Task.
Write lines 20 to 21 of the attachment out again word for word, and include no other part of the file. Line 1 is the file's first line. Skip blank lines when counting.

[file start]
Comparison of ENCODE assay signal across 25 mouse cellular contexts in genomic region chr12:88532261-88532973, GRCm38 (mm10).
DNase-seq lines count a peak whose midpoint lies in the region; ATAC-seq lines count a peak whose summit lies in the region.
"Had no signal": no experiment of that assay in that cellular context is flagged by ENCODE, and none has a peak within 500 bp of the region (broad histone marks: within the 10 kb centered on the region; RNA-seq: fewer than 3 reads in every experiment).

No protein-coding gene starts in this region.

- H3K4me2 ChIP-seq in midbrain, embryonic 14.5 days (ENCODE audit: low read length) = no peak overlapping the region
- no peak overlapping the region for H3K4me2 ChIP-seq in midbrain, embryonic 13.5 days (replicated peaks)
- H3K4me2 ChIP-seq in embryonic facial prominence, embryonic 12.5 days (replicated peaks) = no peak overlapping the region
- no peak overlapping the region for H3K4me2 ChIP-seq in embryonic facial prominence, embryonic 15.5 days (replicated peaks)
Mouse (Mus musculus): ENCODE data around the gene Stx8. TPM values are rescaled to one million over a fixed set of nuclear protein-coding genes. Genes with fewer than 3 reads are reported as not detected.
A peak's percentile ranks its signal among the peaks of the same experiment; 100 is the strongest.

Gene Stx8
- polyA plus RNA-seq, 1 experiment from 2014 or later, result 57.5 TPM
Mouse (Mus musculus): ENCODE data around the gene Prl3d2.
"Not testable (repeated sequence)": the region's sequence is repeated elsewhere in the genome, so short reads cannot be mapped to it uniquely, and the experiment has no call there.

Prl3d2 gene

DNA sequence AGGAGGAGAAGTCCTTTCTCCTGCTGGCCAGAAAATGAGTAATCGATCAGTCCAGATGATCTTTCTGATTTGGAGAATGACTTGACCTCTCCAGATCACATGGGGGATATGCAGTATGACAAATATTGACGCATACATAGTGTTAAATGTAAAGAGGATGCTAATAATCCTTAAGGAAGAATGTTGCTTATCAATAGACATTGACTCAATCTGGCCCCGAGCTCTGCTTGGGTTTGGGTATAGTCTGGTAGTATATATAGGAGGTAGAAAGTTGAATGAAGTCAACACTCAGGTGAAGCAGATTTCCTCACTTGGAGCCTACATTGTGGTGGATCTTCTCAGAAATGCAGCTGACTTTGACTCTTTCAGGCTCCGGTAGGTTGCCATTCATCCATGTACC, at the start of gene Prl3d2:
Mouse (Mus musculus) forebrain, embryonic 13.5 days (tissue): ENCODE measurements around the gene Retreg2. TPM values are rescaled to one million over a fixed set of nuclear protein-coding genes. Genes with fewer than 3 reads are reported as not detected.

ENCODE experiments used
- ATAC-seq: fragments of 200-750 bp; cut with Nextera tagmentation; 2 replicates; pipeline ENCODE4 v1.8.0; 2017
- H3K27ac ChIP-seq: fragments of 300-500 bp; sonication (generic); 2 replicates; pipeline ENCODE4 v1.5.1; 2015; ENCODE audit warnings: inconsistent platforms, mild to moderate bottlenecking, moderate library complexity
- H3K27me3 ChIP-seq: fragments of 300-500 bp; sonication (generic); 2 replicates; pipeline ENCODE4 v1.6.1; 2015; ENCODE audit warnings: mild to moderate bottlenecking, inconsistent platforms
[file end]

- H3K27ac ChIP-seq: fragments of 300-500 bp; sonication (generic); 2 replicates; pipeline ENCODE4 v1.5.1; 2015; ENCODE audit warnings: inconsistent platforms, mild to moderate bottlenecking, moderate library complexity
- H3K27me3 ChIP-seq: fragments of 300-500 bp; sonication (generic); 2 replicates; pipeline ENCODE4 v1.6.1; 2015; ENCODE audit warnings: mild to moderate bottlenecking, inconsistent platforms